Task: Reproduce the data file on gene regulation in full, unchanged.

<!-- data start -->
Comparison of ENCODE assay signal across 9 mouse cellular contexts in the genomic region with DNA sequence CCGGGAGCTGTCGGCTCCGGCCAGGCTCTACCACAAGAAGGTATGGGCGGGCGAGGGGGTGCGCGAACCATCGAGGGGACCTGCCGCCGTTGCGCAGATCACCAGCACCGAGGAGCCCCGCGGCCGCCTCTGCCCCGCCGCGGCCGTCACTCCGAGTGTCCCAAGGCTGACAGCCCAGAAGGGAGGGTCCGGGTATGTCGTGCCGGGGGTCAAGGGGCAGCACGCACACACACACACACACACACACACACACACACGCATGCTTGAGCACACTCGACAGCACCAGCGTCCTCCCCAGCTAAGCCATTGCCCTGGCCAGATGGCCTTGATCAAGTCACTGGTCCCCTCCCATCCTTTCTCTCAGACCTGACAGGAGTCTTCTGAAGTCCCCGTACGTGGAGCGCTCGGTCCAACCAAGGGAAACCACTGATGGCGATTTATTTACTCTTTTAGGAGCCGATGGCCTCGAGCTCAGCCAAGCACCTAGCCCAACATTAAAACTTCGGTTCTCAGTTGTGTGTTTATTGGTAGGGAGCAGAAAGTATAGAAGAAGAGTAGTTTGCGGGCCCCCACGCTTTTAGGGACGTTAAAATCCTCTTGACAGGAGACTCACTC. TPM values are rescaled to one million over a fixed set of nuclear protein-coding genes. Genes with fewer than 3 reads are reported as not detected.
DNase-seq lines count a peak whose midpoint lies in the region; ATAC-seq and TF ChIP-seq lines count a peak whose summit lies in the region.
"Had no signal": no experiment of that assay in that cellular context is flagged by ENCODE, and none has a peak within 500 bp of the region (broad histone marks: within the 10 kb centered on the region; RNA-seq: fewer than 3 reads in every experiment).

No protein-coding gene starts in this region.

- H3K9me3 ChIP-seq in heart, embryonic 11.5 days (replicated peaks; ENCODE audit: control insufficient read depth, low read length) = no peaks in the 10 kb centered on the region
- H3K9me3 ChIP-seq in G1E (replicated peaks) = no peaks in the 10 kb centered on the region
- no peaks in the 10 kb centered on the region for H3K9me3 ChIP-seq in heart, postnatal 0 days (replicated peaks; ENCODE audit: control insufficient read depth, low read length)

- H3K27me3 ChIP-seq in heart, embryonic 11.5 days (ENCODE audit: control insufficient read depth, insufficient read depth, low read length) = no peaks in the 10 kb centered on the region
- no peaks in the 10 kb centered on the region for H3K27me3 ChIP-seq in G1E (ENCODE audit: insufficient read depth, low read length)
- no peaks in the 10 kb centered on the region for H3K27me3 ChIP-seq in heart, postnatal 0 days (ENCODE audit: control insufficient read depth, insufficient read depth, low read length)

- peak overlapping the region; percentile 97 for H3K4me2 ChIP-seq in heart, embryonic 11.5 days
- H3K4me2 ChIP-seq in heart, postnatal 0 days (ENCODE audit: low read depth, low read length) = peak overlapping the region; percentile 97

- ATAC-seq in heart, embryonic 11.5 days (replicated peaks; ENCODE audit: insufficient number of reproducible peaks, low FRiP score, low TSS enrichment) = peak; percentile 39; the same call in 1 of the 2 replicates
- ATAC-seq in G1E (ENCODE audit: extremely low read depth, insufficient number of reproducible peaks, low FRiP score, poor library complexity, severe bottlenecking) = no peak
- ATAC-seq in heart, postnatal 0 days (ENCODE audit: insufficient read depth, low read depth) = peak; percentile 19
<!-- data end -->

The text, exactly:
Comparison of ENCODE assay signal across 9 mouse cellular contexts in the genomic region with DNA sequence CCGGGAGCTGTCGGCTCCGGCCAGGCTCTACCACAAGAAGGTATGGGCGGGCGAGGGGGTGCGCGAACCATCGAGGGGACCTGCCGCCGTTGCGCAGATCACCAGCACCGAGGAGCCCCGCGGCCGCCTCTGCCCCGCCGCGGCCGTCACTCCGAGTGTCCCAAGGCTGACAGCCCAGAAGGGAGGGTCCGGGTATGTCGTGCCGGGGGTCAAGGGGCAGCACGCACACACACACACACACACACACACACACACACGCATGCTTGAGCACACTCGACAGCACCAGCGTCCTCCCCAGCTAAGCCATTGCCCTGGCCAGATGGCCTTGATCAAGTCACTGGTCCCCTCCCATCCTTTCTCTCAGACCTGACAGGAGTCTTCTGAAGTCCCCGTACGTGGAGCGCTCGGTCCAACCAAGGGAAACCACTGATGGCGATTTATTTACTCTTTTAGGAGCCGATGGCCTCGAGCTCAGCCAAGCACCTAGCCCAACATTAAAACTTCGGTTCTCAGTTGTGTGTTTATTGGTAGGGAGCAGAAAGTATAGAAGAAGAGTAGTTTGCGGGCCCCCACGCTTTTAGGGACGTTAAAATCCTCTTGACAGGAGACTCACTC. TPM values are rescaled to one million over a fixed set of nuclear protein-coding genes. Genes with fewer than 3 reads are reported as not detected.
DNase-seq lines count a peak whose midpoint lies in the region; ATAC-seq and TF ChIP-seq lines count a peak whose summit lies in the region.
"Had no signal": no experiment of that assay in that cellular context is flagged by ENCODE, and none has a peak within 500 bp of the region (broad histone marks: within the 10 kb centered on the region; RNA-seq: fewer than 3 reads in every experiment).

No protein-coding gene starts in this region.

- H3K9me3 ChIP-seq in heart, embryonic 11.5 days (replicated peaks; ENCODE audit: control insufficient read depth, low read length) = no peaks in the 10 kb centered on the region
- H3K9me3 ChIP-seq in G1E (replicated peaks) = no peaks in the 10 kb centered on the region
- no peaks in the 10 kb centered on the region for H3K9me3 ChIP-seq in heart, postnatal 0 days (replicated peaks; ENCODE audit: control insufficient read depth, low read length)

- H3K27me3 ChIP-seq in heart, embryonic 11.5 days (ENCODE audit: control insufficient read depth, insufficient read depth, low read length) = no peaks in the 10 kb centered on the region
- no peaks in the 10 kb centered on the region for H3K27me3 ChIP-seq in G1E (ENCODE audit: insufficient read depth, low read length)
- no peaks in the 10 kb centered on the region for H3K27me3 ChIP-seq in heart, postnatal 0 days (ENCODE audit: control insufficient read depth, insufficient read depth, low read length)

- peak overlapping the region; percentile 97 for H3K4me2 ChIP-seq in heart, embryonic 11.5 days
- H3K4me2 ChIP-seq in heart, postnatal 0 days (ENCODE audit: low read depth, low read length) = peak overlapping the region; percentile 97

- ATAC-seq in heart, embryonic 11.5 days (replicated peaks; ENCODE audit: insufficient number of reproducible peaks, low FRiP score, low TSS enrichment) = peak; percentile 39; the same call in 1 of the 2 replicates
- ATAC-seq in G1E (ENCODE audit: extremely low read depth, insufficient number of reproducible peaks, low FRiP score, poor library complexity, severe bottlenecking) = no peak
- ATAC-seq in heart, postnatal 0 days (ENCODE audit: insufficient read depth, low read depth) = peak; percentile 19